Tripods

The common attribute of good Tripods is that they are heavy. Even if I do not always want to bring the tripod on my photo tours, still have it with in in the car.

I have often considered buying a lightweight tripod, but am abandoning the idea every time. Lightweight tripods all to have the common downside; they seems never to be designed for reasonable sized loads with any degree of stability. And stability, that is the whole point about tripods. You can buy specialized tripods which are great for a particular purpose, but remember that a tripod optimized for one is rarely your best choice for the other.

What about those fancy materials; carbon fiber, they are strong and lightweight. And it’s true; a carbon fiber tripod knows that they are lighter in weight compared to the same model in aluminum. But if you compare the weight of a carbon fiber tripod to an equivalent aluminum one you will see that the weight saved is fairly diminished. Remember that it is only a small portion of the tripod that is made out of carbon. As a fact everything but the leg tubes is non carbon. You might save half a kg give and take, but for me it’s fairly unimportant and certainly does not justify the expense when considering the weight of your camera, lenses, camera bag and everything else. What matters to me is the fact that carbon doesn’t conduct cold like the aluminum tripod does. If there is one argument I’ll by that’s cold, aluminum becomes freezing cold.

Tripods are great when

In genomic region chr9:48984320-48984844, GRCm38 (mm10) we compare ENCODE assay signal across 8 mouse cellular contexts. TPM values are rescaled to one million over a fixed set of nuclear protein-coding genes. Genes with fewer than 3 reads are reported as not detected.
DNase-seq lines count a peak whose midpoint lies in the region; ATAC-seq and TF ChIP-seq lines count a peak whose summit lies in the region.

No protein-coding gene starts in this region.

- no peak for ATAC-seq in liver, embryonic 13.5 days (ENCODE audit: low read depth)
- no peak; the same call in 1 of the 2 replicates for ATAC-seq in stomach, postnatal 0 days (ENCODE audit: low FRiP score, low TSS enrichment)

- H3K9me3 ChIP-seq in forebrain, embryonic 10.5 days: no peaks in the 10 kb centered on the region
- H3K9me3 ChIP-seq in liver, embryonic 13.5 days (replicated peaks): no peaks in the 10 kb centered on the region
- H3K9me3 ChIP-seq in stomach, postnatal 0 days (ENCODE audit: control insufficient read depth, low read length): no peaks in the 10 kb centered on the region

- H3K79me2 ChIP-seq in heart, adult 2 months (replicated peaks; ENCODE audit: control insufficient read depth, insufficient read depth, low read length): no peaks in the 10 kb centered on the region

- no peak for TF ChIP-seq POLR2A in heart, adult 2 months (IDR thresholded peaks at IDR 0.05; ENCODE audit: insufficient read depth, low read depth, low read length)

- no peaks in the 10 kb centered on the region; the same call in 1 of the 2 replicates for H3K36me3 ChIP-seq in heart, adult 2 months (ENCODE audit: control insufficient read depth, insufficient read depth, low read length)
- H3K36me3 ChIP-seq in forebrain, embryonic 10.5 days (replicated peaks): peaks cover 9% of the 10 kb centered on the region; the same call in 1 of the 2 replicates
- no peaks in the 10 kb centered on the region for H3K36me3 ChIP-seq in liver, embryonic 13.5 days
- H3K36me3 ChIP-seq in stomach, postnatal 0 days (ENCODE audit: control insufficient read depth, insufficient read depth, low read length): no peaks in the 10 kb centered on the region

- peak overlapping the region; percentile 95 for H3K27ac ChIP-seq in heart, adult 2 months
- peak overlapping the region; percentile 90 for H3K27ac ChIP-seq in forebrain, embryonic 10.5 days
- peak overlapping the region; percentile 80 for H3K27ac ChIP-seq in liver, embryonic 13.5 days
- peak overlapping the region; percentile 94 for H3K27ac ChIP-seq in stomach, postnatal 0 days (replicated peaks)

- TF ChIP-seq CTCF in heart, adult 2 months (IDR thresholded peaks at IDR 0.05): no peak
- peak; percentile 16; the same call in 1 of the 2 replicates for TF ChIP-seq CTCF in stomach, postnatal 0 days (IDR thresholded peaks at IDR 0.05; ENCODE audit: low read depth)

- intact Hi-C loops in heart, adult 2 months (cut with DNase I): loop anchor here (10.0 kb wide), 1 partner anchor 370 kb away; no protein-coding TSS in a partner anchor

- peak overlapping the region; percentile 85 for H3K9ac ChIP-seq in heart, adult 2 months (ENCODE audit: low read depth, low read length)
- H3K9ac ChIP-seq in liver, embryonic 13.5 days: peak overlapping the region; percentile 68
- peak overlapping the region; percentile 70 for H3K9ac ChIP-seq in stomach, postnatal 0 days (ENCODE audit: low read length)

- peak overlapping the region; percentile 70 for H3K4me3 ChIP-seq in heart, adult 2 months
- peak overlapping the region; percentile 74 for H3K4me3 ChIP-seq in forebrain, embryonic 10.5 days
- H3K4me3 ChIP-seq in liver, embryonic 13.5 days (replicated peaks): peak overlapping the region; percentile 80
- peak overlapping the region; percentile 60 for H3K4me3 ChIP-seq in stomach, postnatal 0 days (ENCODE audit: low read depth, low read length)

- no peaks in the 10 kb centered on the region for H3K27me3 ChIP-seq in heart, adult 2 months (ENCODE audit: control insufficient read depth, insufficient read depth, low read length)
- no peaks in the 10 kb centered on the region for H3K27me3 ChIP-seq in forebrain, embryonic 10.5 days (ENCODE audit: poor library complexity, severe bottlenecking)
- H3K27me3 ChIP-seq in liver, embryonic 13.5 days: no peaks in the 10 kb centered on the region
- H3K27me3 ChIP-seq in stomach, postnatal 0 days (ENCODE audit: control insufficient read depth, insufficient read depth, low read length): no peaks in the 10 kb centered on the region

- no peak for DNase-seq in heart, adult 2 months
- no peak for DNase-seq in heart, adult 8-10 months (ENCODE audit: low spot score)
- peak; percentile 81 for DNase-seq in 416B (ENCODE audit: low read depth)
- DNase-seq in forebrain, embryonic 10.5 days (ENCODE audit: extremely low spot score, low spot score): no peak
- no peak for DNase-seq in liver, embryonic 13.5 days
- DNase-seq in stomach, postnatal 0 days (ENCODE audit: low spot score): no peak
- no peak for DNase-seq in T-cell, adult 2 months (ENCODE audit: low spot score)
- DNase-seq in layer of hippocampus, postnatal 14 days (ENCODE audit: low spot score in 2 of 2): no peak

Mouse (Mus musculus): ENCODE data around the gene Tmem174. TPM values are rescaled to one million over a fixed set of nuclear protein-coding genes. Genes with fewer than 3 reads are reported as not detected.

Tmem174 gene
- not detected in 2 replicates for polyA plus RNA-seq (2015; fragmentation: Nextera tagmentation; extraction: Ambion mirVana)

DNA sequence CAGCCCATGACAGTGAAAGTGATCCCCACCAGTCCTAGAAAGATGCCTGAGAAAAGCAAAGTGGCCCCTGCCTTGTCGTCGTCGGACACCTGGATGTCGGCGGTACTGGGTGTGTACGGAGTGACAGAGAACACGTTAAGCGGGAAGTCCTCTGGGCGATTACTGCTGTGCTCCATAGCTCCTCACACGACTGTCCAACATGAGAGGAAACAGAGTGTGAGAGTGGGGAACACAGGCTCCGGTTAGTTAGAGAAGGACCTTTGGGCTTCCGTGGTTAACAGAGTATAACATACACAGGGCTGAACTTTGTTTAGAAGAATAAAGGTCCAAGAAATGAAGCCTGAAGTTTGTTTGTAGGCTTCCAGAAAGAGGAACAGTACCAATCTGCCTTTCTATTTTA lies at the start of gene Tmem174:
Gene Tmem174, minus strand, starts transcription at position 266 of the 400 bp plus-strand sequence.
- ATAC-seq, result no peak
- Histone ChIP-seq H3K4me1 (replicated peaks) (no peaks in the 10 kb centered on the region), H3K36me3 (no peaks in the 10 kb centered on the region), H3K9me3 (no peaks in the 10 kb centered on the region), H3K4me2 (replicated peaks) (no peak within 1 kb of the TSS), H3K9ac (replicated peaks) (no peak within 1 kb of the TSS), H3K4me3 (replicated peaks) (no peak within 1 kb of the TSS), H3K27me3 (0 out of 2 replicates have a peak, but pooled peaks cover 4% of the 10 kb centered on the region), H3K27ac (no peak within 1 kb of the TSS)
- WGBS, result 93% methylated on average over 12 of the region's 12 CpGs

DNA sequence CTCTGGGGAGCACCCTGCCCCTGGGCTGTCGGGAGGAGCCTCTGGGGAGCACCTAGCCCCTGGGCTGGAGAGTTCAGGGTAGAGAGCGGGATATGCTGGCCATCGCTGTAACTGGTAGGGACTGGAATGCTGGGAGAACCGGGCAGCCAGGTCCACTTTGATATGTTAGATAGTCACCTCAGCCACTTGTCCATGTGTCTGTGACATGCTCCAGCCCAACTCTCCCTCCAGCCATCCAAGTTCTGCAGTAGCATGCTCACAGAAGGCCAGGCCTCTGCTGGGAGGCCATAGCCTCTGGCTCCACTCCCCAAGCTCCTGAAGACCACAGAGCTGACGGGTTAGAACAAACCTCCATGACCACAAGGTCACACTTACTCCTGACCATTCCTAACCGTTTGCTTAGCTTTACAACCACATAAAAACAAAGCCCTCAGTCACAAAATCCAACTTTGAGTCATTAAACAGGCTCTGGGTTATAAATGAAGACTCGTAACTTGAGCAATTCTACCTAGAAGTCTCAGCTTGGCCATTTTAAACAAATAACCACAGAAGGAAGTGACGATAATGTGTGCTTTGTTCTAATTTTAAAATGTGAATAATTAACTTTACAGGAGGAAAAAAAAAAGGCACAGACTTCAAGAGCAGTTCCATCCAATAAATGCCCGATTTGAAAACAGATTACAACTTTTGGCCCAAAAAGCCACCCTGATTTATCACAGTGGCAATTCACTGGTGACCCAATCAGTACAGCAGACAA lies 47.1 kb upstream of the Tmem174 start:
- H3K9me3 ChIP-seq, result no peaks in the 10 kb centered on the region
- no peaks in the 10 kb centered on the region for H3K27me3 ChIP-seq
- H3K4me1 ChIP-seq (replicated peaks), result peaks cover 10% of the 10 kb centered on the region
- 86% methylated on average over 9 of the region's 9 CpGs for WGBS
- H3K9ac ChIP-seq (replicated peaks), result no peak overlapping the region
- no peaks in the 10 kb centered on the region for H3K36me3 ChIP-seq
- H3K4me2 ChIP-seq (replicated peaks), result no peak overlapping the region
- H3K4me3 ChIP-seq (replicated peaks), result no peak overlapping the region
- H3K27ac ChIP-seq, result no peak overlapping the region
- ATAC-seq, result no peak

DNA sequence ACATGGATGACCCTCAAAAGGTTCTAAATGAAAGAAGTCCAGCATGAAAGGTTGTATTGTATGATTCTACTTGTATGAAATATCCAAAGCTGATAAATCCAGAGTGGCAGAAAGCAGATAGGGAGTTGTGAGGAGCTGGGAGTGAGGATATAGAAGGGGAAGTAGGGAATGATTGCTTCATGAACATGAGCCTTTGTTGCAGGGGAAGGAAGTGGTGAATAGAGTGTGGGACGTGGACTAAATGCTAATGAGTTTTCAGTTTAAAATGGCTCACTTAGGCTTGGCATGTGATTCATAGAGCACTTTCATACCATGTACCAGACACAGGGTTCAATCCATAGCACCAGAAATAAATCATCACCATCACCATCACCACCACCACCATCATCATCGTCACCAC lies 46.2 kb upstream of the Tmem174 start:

• Doing HDR, ND photography or just slower shutter speeds where you want motion blur or increased DOF.
  • Doing Macro
  • Doing photos that need large scale development
  • The longer the focal length of the lens, and the longer the exposure, the more time the camera has to wobble. You will need a tripod if the shutter speed is longer than the reciprocal of the focal length (e.g., 1/50 for a 50mm lens, or 1/500 for a 500mm lens).
  • When doing Panoramas

Tripod stability

The purpose of a tripod is keeping your camera as stable as possible. The tinniest of vibrations will have effect on your photo. To avoid shakes there is a number of things you can do to minimize the risk.

Look for a stable underground, if it is hard surface make sure you do have a grip. If needed be stabilize your tripod by hanging a weight from the center column, be careful that you do not introduce shakes due to the weight swinging. Wind is a great evil here, if at all possible do shield from it.

Limit the height of your tripod; the higher you extend your tripod the more instable it will be. When extending the legs of your tripod make sure to extend the thickest part of the legs first. The central column should only be used for fine adjustments; it is not as solid as the legs.

Always spread the legs fully. Common sense really, it’s going to be more stable the further you spread the legs.

Tripod and Stabilization

Many shooters turn the camera or lens’s image stabilization on and never look back, combined with a Tripod and the results ranges from everything from blurry pictures to catastrophic situations where the lens or cameras stabilization is broken.

 

 

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